On the Delmas Bari plantation, where I was a few days ago, some plots were being watered as the ground was so dry. On this Darjeeling slope, which faces Sikkim, it hasn’t rained since October. In other areas, there had been a little rain in the previous days. This difference in climate on plantations barely a few kilometres apart is very specific to Darjeeling. Even on the same plantation there can be considerable variations in weather. Luckily, as we can see in this photo, the tender green buds are starting to grow. On this plot, there will be just one or two days longer to wait before the harvest can start in earnest.
In India, people sometimes welcome you by placing a silk scarf around your neck and blessing you. At DelmasBari, I was so saddened to see how dry the soil was that, in front of my hosts, I took the scarf that had just been given to me, and I blessed in my turn. I blessed one of the tea plants on the plantation, in the name of all the others, and I prayed for rain to come.
In Darjeeling, where I am at the moment, there wasn’t a drop of rain in January or February. This means most plantations haven’t started to harvest yet. Only the ones with plots at low altitudes, who irrigate their plants, have been able to produce a few batches. But here, the first teas are never the best. In Darjeeling, when you’re looking for quality, you can never be in a hurry.
Kangaita in Kenya is one of the country’s few plantations that produce high-quality teas; in other words, whole-leaf. The national park of Mount Kenya borders the garden and many birds flit about the tea plants. On the other hand, elephants are not welcome, because of the damage they cause.
Here, you can see the peaks of Mount Kenya in the distance: the highest is 5,199 metres.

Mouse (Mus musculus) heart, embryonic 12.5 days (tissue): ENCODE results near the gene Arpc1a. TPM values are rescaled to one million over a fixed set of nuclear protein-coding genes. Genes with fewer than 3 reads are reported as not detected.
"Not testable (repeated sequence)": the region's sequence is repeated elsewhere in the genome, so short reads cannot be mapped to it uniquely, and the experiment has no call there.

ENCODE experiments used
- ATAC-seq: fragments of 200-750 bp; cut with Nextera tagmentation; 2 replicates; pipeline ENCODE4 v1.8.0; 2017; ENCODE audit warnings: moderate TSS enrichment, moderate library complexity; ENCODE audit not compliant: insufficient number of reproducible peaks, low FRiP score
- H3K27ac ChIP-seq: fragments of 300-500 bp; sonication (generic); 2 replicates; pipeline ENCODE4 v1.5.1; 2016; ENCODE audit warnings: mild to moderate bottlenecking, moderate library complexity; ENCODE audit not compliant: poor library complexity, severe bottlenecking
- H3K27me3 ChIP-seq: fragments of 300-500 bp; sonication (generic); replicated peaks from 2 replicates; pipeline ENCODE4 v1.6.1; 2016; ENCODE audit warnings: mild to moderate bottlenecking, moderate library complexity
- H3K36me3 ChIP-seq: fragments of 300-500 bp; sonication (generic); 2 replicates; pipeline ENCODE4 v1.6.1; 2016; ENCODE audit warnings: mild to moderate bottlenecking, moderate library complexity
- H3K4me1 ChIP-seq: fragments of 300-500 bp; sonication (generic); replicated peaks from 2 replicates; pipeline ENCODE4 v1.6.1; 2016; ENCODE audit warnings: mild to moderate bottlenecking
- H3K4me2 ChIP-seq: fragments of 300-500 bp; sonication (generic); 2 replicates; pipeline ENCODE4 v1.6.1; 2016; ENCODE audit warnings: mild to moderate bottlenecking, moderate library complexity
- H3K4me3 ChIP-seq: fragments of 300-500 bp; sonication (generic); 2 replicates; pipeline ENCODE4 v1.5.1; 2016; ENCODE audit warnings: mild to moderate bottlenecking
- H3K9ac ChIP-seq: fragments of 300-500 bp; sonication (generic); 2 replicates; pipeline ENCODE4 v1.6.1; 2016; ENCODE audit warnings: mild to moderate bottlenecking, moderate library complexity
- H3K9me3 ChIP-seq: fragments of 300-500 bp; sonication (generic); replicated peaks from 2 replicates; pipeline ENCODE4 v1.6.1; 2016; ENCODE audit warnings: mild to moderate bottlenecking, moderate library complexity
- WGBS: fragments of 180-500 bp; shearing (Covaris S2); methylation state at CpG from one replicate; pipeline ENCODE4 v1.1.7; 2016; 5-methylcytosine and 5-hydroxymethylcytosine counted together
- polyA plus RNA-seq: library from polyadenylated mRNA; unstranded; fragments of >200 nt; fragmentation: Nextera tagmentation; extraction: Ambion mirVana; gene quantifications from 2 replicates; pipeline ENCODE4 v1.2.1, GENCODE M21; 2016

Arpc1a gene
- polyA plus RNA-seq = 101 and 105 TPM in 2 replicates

Kenya is one of the biggest exporters of tea on the planet. Sadly, most of its tea is CTC (Cut, Tear, Curl) – the type used in tea bags. But that should not prevent us from seeking out, at higher altitudes, small producers aiming for quality. So here I am, on the slopes of Mount Kenya, tasting some magnificent black teas. It goes to show, one should not rush to judge: just as some great “appellations” occasionally throw up unpleasant surprises, I sometimes come across passionate people who have acquired serious expertise, in less well-known places.
Around the world, much more Darjeeling tea is sold than is actually produced in Darjeeling. There are also considerable differences between gardens in terms of quality, and considerable differences in quality within the same garden. These differences are due to major variations in weather (a garden might produce excellent teas in April, for example, which is impossible in July during the monsoon) and because the same plantation will have tea plants growing at widely varying altitudes. In Tukvar, for example, 1,000 metres in altitude separates the top of the highest plot and the lowest point on the plantation.
So we must be careful when we buy Darjeeling teas, and we should never rely on the name alone, however prestigious it may be. We should also bear in mind that plantations situated on the plains, of mediocre quality, sit alongside those within the appellation, and human nature being what it is, there is a great temptation to sell Terai teas under the Darjeeling name.
Connoisseurs of first-flush Darjeelings must wait a few more weeks to try the new spring harvest. In this region of the world, tea plants are dormant between November and February, as the soil is too cold for Camellia sinensis.
Many Sri Lankans have climbed the slopes of Adam’s Peak at least once in their lifetime.
It is a place of pilgrimage for Buddhists, who worship Buddha’s footprint at the summit, but also for Hindus, Muslims and Christians. The ascent begins with a walk through a tea field, which you cross on your way to the top.
The British had an instinct for comfort. They built magnificent bungalows during the colonial era. These buildings still exist today, surrounded by tea fields, like here in Gorthie (Sri Lanka). I was lucky to stay there recently. It was all very refined: they serve delicious food, and with the first light of dawn you are seduced by the beauty of the garden.
In some countries, tea plants require cover. It depends on the climate. Strong sunshine dries out the ground, whereas tea plants love humidity. In addition, tea plants don’t like wind. The trees used differ from country to country but they tend to belong to the Leguminosae family. Pictured here is a fine Acacia abyssinica specimen.